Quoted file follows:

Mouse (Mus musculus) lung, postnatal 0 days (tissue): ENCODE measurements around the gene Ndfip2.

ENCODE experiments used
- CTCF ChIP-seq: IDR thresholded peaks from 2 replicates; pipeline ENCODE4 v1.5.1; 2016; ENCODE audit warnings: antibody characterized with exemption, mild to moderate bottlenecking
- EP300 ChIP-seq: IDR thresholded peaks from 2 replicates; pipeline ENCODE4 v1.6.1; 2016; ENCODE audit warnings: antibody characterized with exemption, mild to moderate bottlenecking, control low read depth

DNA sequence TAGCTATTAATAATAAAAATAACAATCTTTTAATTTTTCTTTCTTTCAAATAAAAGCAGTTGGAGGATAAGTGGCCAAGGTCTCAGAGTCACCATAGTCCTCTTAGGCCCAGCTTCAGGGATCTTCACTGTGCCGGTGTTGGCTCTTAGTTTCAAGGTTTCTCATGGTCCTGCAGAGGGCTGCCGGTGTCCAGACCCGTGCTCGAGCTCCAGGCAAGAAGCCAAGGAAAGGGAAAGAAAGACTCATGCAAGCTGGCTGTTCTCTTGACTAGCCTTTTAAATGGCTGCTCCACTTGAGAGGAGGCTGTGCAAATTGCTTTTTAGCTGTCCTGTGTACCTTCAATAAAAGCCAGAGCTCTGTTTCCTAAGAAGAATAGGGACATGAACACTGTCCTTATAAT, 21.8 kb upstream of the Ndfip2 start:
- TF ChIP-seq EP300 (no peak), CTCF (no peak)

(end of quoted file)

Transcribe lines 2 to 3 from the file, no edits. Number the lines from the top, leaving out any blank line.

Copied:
ENCODE experiments used
- CTCF ChIP-seq: IDR thresholded peaks from 2 replicates; pipeline ENCODE4 v1.5.1; 2016; ENCODE audit warnings: antibody characterized with exemption, mild to moderate bottlenecking